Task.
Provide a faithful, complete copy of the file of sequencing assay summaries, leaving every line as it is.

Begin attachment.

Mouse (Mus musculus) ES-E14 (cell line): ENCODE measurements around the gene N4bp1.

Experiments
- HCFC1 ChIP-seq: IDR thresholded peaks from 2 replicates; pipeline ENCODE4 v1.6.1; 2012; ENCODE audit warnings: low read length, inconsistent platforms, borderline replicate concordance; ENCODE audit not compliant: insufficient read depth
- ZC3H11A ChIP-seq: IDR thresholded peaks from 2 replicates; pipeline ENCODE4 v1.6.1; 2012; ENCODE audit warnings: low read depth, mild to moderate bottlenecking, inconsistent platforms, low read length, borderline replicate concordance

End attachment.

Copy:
Mouse (Mus musculus) ES-E14 (cell line): ENCODE measurements around the gene N4bp1.

Experiments
- HCFC1 ChIP-seq: IDR thresholded peaks from 2 replicates; pipeline ENCODE4 v1.6.1; 2012; ENCODE audit warnings: low read length, inconsistent platforms, borderline replicate concordance; ENCODE audit not compliant: insufficient read depth
- ZC3H11A ChIP-seq: IDR thresholded peaks from 2 replicates; pipeline ENCODE4 v1.6.1; 2012; ENCODE audit warnings: low read depth, mild to moderate bottlenecking, inconsistent platforms, low read length, borderline replicate concordance